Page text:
Port St Lucie, FL: Shoplifters Caught, $15K in Stolen Merchandise Recovered
27-year-old Asia Philmore and 26-year-old Jacquilla Morris, both of South Florida, have been arrested on shoplifting charges after Port St. Lucie Police (PSLPD) recovered over $15,000 of medicine, beauty products and toiletries in the suspect’s stolen rental vehicle PSLPD Officers responded to a reported retail theft at the Walgreens on SW Prima Vista Blvd in Port St. Lucie where the pair were apprehended "in the store while still in the act," according to a release from PSLPD. The suspects had already filled up their tote bags once with stolen merchandise, and they had returned to the store for more when they were caught inside. They merchandise recovered had been stolen from multiple Walgreens and CVS locations throughout the Treasure Coast. Philmore and Morris were jailed on two counts of felony grand theft and two counts of felony retail theft.

Smithfield, NC: Update: 3 sought after thefts from designer handbag store at North Carolina outlet shops
Police in Johnston County say they are looking for three women who stole items from a store in the Carolina Premium Outlets in the last week. Three photos were released of women who the Smithfield Police Department said were involved in the thefts at 1227 Outlet Center Drive in Smithfield on Monday, May 1. The women entered the Michael Kors Outlet Store and later walked out — without paying — with various “totes and other merchandise,” police said in a news release. Michael Kors describes its stores as selling “jet set luxury: designer handbags, watches, shoes, clothing.”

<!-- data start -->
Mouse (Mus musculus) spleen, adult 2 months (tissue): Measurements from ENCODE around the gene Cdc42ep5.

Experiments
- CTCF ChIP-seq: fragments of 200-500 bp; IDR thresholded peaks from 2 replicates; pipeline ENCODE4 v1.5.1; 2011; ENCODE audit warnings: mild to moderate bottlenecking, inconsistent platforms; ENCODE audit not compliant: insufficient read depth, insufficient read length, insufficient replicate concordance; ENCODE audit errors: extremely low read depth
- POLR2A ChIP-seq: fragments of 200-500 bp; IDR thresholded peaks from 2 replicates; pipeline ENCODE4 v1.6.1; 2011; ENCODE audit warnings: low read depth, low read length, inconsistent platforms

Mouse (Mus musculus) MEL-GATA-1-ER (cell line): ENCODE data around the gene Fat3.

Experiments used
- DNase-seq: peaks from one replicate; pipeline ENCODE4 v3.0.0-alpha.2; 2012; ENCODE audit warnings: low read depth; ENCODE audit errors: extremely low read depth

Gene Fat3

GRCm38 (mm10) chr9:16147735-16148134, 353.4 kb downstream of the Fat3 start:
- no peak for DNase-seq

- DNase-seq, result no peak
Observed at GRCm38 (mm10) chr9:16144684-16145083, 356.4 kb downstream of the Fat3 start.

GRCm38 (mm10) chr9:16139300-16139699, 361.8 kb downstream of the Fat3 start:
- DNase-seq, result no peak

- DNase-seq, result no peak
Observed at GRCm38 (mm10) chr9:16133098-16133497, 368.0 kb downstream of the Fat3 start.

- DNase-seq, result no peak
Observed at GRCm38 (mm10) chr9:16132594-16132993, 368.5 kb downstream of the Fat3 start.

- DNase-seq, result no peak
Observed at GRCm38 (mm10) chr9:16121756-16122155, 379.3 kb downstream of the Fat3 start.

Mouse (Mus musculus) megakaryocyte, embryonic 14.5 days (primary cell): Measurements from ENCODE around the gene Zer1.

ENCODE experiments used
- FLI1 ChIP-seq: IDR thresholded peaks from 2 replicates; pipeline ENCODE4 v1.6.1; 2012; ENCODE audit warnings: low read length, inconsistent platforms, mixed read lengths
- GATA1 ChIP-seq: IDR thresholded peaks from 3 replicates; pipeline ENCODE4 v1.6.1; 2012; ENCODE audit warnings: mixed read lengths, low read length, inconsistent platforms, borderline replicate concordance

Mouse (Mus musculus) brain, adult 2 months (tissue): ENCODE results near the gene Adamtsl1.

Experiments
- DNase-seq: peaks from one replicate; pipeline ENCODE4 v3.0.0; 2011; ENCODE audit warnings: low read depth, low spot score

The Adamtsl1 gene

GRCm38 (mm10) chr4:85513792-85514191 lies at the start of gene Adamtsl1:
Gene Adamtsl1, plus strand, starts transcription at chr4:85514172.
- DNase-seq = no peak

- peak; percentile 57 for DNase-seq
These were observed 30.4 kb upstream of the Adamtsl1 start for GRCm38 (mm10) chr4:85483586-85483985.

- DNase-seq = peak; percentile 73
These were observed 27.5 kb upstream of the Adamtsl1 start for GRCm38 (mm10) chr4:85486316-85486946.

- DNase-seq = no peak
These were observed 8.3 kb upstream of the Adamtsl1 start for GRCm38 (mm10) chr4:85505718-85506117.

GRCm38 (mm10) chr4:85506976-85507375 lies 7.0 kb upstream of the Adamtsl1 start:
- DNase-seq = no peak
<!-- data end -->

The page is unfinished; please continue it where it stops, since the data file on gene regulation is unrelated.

Washington, DC: Suspects caught on camera smashing store window, stealing sunglasses; Same store hit in April for $140,000
Detectives with the Metropolitan Police Department have released surveillance video in hopes of identifying the suspects of an overnight robbery in Southwest D.C. On Friday, surveillance video shows suspects smash the window of an eyeglass store located in the 600 block of Water Street, Southwest at 3:50 a.m. Once inside the store, the suspects took property before fleeing the scene in a vehicle. The suspects and their vehicle were captured by a nearby surveillance camera. 

Lafayette, LA: Woman accused of ‘distraction-style’ theft at southside stores
Lafayette Police and Crime Stoppers are asking the community for help identifying a woman they say is linked to multiple cases of “distraction-style’ theft at stores on Lafayette’s southside. Police said the women, in her mid 20’s, distracts shoppers in the store by sparking up a conversation while a man reaches into the shopper’s cart and steals the wallet from the purse. The couple then leaves the store immediately, police said, and max out the victim’s credit and debit cards at local Walmart’s and Sam’s Club buying thousands of dollars’ worth of prepaid cards






Shootings & Deaths

Update: Detroit, MI: Gunman shot every customer in Detroit Gas Station after warning clerk, victim says
A victim in a Saturday triple-shooting at a Detroit gas station says the gunman warned a clerk during a dispute that he would shoot every customer in the store before opening fire. David Langston says he pleaded “don’t shoot” to the gunman, who, according to police, was angered in a dispute with the clerk over $3. He said his best friend, Gregory Karlos Samuel Fortner-Kelly, also begged the gas station’s clerk to open the locked doors of the business and let them out before being shot. The doors remained locked and the gunman shot the customers inside, Langston told Free Press reporter Jasmin Barmore, who is a friend of the victims. Langston, Fortner-Kelly and another patron were shot. Fortner-Kelly, 37, was killed.